Patients with complete “locked-in syndrome”—conscious, but fully paralyzed and unable to move even their eyes—may soon be able to mentally break out.
Using a new, noninvasive device that measures brain waves and blood flow, four locked-in patients were able to communicate by answering yes or no questions, neuroscientists report this week in PLOS Biology. The four patients, all completely paralyzed by Lou Gehrig’s disease, or amyotrophic lateral sclerosis (ALS), answered geography questions, correctly identified family members’ names, and even said they were happy and glad to be alive.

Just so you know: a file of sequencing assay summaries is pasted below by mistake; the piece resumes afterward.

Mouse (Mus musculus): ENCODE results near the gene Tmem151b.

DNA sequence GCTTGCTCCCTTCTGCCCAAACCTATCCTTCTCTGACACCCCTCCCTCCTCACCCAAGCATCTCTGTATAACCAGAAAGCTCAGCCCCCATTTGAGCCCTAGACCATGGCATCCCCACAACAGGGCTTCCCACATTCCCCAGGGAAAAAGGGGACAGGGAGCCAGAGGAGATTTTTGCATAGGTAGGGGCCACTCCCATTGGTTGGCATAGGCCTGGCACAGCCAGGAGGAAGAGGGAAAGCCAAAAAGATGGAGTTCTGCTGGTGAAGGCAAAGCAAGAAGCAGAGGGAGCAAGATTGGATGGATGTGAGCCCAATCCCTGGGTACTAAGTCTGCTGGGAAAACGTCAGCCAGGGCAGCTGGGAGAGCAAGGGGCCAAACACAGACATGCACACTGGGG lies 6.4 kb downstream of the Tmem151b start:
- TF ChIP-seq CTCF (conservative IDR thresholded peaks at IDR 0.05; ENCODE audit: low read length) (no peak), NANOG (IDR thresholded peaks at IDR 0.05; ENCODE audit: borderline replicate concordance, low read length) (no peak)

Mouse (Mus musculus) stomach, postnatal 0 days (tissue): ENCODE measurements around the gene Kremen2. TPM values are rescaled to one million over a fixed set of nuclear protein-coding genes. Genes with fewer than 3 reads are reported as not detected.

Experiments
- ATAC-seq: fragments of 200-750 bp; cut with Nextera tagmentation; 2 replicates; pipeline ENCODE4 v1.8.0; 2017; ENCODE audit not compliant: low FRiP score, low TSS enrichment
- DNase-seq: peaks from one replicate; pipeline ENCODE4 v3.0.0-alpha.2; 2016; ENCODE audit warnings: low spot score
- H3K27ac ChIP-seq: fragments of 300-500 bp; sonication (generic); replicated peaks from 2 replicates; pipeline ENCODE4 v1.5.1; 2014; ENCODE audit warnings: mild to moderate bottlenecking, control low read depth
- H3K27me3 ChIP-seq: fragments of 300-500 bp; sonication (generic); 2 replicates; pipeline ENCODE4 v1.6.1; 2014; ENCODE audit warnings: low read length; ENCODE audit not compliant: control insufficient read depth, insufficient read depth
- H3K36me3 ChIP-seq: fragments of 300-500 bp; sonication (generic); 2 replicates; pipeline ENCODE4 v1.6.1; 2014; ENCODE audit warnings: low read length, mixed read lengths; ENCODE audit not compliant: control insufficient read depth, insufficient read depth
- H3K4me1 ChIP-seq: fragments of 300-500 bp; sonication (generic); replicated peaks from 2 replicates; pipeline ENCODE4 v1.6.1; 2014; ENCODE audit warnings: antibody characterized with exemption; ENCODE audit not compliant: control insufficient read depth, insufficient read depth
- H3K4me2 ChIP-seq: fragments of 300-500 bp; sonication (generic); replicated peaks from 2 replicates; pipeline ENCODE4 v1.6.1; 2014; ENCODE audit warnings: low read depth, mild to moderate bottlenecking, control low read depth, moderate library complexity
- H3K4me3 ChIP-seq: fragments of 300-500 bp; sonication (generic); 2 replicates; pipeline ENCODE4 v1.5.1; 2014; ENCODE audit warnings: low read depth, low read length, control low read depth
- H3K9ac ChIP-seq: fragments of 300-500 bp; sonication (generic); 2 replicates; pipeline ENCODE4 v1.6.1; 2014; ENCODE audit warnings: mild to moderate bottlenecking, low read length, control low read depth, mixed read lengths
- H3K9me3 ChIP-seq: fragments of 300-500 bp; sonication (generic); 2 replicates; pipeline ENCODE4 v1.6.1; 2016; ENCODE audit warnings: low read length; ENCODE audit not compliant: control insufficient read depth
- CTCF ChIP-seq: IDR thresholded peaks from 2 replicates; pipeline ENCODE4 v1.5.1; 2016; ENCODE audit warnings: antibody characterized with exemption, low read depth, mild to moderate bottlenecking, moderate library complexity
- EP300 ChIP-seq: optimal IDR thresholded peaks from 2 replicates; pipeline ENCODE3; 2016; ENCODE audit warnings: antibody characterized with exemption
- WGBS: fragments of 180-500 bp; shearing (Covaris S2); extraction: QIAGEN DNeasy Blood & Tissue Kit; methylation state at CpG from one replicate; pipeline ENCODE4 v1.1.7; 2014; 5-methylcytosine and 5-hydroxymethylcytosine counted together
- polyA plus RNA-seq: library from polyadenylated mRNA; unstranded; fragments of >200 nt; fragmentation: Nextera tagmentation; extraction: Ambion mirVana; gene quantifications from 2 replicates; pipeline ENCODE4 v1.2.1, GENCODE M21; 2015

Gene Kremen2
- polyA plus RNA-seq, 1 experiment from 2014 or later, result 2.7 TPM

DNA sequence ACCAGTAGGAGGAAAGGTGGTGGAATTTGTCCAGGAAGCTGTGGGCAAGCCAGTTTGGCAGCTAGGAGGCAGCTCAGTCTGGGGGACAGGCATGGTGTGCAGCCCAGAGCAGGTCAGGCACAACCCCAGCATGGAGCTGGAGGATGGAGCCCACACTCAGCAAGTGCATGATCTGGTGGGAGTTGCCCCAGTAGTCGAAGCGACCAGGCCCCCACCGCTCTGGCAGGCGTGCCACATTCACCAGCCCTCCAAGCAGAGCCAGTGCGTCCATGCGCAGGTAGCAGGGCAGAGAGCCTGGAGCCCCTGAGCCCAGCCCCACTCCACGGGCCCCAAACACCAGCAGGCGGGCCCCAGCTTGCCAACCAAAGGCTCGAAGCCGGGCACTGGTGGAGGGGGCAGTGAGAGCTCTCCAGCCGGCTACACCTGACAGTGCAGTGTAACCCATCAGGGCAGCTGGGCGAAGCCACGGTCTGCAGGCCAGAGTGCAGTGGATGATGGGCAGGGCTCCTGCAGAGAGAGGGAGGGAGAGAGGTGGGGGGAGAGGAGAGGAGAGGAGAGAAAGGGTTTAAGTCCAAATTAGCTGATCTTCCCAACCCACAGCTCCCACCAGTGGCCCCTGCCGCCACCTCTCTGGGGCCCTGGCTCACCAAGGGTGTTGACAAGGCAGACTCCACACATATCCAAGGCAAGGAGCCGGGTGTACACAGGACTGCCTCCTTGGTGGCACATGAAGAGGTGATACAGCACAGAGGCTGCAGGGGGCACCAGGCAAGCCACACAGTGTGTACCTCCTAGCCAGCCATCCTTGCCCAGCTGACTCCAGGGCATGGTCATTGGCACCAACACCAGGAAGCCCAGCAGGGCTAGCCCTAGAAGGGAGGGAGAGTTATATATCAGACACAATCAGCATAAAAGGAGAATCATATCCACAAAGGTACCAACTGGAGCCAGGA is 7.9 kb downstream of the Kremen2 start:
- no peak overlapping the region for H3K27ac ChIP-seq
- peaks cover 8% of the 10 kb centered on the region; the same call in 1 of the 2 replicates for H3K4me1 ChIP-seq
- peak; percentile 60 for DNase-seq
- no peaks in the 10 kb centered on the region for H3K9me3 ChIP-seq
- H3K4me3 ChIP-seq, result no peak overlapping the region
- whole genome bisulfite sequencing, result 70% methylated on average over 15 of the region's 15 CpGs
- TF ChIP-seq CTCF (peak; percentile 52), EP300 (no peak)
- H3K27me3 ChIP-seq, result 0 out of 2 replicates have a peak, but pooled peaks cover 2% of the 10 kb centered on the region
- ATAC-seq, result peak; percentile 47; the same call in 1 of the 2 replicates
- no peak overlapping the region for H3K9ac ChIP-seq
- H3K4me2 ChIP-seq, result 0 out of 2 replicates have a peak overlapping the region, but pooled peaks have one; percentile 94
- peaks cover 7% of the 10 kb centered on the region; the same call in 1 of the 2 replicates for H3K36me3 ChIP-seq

The study’s lead author, neuroscientist Niels Birbaumer, of the Wyss Center for Bio and Neuroengineering in Geneva, told MIT Technology Review that “the relief was enormous” for the families after hearing the positive responses.
ALS is a progressive neurodegenerative disease that destroys nerve cells in the brain and spinal cord that are responsible for movement. As it advances, patients lose the ability to breathe and even …
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